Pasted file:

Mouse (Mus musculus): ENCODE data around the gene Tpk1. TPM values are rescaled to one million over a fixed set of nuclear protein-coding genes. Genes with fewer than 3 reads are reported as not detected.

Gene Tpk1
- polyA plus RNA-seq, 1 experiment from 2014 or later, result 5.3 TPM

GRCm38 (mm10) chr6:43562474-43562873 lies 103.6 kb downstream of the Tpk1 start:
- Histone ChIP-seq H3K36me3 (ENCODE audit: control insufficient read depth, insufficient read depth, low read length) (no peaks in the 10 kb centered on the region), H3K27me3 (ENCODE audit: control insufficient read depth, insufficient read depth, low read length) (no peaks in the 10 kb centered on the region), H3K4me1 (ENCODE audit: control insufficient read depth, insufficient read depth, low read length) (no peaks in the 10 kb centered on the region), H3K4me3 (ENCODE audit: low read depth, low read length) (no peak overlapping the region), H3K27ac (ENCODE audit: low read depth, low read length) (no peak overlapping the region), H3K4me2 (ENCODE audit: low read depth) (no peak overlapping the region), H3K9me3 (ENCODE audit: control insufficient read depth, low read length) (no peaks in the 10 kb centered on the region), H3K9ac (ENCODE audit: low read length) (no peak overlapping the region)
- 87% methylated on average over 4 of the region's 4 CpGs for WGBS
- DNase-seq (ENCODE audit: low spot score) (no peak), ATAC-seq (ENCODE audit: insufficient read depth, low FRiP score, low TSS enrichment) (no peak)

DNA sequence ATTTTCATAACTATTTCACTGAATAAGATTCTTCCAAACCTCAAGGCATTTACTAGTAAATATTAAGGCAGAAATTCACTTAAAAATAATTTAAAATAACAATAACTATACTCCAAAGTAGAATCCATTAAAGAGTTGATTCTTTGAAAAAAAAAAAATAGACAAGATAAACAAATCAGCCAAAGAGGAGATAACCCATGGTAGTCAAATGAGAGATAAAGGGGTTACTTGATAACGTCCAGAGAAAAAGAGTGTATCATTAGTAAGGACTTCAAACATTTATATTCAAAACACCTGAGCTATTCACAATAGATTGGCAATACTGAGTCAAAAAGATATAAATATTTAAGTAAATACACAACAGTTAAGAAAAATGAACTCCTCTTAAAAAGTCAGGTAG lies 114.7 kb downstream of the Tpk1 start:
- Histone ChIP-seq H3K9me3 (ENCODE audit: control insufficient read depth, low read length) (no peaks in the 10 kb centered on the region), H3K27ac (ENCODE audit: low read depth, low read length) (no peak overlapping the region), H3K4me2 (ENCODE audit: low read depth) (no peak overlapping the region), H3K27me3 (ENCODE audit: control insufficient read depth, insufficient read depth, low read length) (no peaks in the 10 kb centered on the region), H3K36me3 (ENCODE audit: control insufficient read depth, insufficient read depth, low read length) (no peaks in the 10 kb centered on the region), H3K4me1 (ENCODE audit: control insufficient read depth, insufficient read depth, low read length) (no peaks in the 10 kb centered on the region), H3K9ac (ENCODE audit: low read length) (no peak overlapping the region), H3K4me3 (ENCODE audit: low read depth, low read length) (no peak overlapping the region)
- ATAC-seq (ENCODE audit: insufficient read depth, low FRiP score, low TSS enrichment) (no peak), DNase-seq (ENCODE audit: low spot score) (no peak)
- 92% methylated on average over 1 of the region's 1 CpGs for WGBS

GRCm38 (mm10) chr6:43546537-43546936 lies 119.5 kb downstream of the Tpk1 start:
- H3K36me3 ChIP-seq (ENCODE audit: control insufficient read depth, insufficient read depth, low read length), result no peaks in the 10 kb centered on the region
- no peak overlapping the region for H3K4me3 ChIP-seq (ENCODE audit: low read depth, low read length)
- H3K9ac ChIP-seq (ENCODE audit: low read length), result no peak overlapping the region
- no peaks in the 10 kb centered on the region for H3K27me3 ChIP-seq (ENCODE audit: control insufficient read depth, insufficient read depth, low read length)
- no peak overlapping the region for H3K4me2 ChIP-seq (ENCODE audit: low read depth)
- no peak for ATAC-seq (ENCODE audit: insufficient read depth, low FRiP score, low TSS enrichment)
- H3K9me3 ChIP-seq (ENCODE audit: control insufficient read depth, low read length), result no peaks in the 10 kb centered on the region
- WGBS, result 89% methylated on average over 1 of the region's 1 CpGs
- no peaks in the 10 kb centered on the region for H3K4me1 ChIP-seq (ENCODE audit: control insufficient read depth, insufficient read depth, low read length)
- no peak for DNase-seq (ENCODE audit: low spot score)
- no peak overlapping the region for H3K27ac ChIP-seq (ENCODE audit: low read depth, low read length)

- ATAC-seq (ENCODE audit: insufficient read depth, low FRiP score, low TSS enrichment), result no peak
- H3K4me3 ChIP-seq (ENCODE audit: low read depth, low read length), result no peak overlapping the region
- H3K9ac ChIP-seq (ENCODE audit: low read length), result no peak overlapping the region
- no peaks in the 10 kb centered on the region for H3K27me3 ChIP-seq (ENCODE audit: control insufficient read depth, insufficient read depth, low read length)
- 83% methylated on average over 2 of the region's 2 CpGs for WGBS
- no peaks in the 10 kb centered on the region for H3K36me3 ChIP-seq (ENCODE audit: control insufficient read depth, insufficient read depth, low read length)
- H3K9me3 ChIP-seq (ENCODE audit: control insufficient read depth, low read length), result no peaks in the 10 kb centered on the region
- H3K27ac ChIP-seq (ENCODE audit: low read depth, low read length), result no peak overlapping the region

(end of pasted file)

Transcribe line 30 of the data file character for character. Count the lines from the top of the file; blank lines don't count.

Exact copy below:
- H3K9me3 ChIP-seq (ENCODE audit: control insufficient read depth, low read length), result no peaks in the 10 kb centered on the region